Common Mistakes Made in Military Divorces

Divorce decree, two gold wedding bands, a gavel, and an American flag.

Although all divorces involve the same emotional aspects, there are significant details that come with a military divorce that you are unlikely to find in civilian divorces. Because of their unique elements, it is common for those not experienced in military divorce to make some mistakes or overlook some important details. Therefore, it is imperative that you employ an experienced divorce attorney who has years of experience with military divorces.

Failure to Address a Survivor Benefit Plan

A Survivor Benefit Plan is an additional benefit provided to servicemembers; however, it must be opted into. This plan is similar to an insurance policy as it allows the service member to designate a beneficiary to receive a portion of their retirement payments after their death. This can significantly increase a spouse’s financial ground for negotiations; however, it may be easily overlooked as it is not an automatic program the servicemember is engaged in.

Failure to Address Loss of Benefits

There are a large number of benefits provided to a military member and their family that become a part of their everyday lives. Because of their common use, they can be easily forgotten, yet such failure could be costly. The retention of benefits is determined by the length of the marriage, the length of service by the military member, and the overlap in time between the service and marriage. These regulations are known as the 20/20/20 and 20/20/15 rules. If you have a marriage duration of 20 plus years, a military membership for 20 plus years, and the two times overlap for a period of 20 plus years, the nonmilitary spouse will be able to retain all benefits provided by the military. However, if the overlap is only 15 years, the spouse will only be able to retain healthcare benefits for a short duration. Finally, if you meet neither of these requirements you will lose all benefits previously provided to you. This can be costly to the spouse and therefore should be addressed and accounted for in a divorce settlement.

Failure to Address Travel Concerns with Child Custody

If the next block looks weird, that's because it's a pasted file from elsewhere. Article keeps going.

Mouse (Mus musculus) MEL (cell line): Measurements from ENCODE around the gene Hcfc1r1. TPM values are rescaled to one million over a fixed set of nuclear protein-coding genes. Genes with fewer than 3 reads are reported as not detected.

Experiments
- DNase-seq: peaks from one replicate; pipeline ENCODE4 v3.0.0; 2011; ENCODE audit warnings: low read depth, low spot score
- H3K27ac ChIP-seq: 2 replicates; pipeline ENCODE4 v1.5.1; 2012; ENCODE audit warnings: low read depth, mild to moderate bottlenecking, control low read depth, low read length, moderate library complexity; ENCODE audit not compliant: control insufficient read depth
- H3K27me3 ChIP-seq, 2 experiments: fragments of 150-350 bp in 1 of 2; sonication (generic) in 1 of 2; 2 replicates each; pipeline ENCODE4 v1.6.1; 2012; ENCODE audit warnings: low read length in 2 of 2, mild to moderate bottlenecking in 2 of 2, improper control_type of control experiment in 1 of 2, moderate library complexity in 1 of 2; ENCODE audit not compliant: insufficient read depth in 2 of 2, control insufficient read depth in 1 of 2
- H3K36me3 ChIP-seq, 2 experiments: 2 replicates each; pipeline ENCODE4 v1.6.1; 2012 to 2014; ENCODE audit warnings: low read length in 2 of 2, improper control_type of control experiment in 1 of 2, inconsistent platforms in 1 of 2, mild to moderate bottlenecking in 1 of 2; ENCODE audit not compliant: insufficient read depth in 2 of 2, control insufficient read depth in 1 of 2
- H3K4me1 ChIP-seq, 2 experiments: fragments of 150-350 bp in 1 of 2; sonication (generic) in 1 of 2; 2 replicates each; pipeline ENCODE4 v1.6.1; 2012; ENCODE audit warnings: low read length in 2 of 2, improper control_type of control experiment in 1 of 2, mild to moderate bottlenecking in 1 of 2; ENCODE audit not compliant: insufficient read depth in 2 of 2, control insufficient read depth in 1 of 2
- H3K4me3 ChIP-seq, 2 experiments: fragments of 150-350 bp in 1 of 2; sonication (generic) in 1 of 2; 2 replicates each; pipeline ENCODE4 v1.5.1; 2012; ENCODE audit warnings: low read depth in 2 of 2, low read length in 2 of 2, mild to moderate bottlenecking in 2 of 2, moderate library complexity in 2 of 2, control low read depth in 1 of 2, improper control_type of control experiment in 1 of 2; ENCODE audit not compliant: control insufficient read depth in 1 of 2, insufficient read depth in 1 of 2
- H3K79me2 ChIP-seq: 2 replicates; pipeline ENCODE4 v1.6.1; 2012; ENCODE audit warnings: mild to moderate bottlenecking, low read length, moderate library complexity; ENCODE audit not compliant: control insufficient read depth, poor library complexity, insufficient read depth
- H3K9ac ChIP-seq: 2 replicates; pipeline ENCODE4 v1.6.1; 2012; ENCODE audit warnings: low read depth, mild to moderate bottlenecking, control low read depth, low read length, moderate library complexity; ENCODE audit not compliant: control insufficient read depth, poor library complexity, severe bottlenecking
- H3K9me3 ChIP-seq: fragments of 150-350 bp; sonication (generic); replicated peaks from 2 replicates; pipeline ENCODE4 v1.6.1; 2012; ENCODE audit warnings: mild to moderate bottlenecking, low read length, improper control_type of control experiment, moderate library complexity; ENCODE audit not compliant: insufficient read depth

It is inevitable that a military member will be moved multiple times throughout their career. However, these moves can severely impact child custody travel arrangements. When children have to travel to spend time with a parent, there are a great deal of costs, scheduling, and planning that may be involved, and when co-parents have not previously addressed these obstacles arguments can arise. Failure to address the change in stations by a military member may result in more arguments regarding children in the future. Therefore, it is important to designate within your divorce settlement the times of visitation, who will bear the cost of travel, and what mode of transportation will be used.

Improper Calculation of Income

As a member of the military, you are provided with a unique variation of income, and therefore it is easy to overlook certain items when attempting to calculate a spouse’s income. For instance, within a military member’s income they are allotted extra income depending upon the number of dependents in their household, the location of their base, and deployment. These are labeled as cost of living adjustments, basic allowance for housing, and hazard pay. Failure to properly account for these items of a servicemembers base income can result in improper calculations for child support and alimony.

These common mistakes can be costly in your military divorce. Therefore, it is important to be informed of the particular details and even more important to be represented by a divorce attorney with significant experience with military divorces.

Speaking to an attorney at our Pensacola office is free of charge, and we accept calls 24 hours a day, 7 days a week. Call us at (800) 822-5170 or complete an online contact form to get in touch with a member of our team today.

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